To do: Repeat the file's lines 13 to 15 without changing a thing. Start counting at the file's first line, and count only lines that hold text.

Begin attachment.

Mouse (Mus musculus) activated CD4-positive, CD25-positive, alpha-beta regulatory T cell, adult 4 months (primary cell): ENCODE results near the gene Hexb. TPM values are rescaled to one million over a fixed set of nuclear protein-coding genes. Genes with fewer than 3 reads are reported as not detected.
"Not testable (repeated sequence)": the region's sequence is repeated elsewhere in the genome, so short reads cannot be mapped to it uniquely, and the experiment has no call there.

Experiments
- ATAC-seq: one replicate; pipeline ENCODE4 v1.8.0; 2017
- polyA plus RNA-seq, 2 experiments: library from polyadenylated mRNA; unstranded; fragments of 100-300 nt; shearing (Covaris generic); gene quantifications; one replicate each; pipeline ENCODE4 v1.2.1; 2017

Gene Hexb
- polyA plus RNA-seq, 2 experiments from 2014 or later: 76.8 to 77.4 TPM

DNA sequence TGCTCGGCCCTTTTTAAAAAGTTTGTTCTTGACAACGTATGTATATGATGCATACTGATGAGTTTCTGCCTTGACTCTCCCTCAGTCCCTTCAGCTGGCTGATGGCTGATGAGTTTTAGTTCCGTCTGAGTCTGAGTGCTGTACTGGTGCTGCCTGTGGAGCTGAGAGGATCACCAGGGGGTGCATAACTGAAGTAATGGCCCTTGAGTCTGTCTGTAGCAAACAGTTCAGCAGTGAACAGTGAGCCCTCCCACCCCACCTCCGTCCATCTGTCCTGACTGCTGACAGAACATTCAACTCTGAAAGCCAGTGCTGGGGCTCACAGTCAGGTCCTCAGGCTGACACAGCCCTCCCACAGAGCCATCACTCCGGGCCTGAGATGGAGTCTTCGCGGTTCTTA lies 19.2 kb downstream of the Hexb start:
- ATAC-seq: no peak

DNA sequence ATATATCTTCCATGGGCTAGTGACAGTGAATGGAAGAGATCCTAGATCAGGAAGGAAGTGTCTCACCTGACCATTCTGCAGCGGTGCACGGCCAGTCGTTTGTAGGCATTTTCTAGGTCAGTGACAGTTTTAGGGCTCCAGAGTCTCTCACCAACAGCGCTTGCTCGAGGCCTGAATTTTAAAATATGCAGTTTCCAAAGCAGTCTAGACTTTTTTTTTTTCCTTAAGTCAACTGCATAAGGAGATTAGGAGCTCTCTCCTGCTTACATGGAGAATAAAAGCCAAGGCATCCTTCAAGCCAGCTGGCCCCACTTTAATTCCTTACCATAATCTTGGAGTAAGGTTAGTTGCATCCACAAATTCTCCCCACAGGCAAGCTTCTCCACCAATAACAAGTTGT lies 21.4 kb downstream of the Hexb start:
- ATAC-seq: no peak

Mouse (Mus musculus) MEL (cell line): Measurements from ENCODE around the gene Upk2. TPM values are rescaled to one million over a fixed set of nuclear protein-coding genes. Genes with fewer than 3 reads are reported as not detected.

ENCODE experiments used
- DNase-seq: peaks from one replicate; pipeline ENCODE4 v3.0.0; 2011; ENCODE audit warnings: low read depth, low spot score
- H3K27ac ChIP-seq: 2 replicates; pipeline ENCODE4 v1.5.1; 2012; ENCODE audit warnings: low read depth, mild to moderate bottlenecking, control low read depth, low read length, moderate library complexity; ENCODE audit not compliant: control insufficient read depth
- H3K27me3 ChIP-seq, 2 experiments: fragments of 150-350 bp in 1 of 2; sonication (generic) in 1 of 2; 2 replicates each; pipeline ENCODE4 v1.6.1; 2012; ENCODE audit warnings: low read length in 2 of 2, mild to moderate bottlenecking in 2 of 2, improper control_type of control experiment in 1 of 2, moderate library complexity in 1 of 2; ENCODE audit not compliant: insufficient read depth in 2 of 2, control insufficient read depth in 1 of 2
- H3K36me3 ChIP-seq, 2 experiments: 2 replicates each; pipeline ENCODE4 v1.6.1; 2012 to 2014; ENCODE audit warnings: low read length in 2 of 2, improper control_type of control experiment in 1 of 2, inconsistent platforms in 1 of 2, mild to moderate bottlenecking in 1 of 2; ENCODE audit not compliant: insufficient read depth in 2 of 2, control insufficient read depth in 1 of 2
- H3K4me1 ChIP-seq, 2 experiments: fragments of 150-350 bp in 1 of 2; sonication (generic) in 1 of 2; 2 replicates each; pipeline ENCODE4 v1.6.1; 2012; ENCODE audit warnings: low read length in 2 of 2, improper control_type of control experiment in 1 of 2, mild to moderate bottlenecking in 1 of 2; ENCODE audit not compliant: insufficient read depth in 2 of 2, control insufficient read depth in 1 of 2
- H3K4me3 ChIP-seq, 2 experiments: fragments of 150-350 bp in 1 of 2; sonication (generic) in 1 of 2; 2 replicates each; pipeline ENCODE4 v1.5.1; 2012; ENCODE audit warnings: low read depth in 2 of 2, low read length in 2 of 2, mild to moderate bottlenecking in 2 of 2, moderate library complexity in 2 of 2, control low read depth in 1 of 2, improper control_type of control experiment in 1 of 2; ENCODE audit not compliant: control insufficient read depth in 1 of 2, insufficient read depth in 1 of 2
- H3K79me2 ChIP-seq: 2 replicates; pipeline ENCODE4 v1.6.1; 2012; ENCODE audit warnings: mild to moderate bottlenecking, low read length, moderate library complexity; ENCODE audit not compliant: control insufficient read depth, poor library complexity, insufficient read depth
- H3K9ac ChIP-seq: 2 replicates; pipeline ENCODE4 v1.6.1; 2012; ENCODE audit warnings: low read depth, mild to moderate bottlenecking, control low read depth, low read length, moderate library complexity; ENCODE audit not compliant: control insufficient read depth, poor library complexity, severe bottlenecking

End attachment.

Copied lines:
ENCODE experiments used
- DNase-seq: peaks from one replicate; pipeline ENCODE4 v3.0.0; 2011; ENCODE audit warnings: low read depth, low spot score
- H3K27ac ChIP-seq: 2 replicates; pipeline ENCODE4 v1.5.1; 2012; ENCODE audit warnings: low read depth, mild to moderate bottlenecking, control low read depth, low read length, moderate library complexity; ENCODE audit not compliant: control insufficient read depth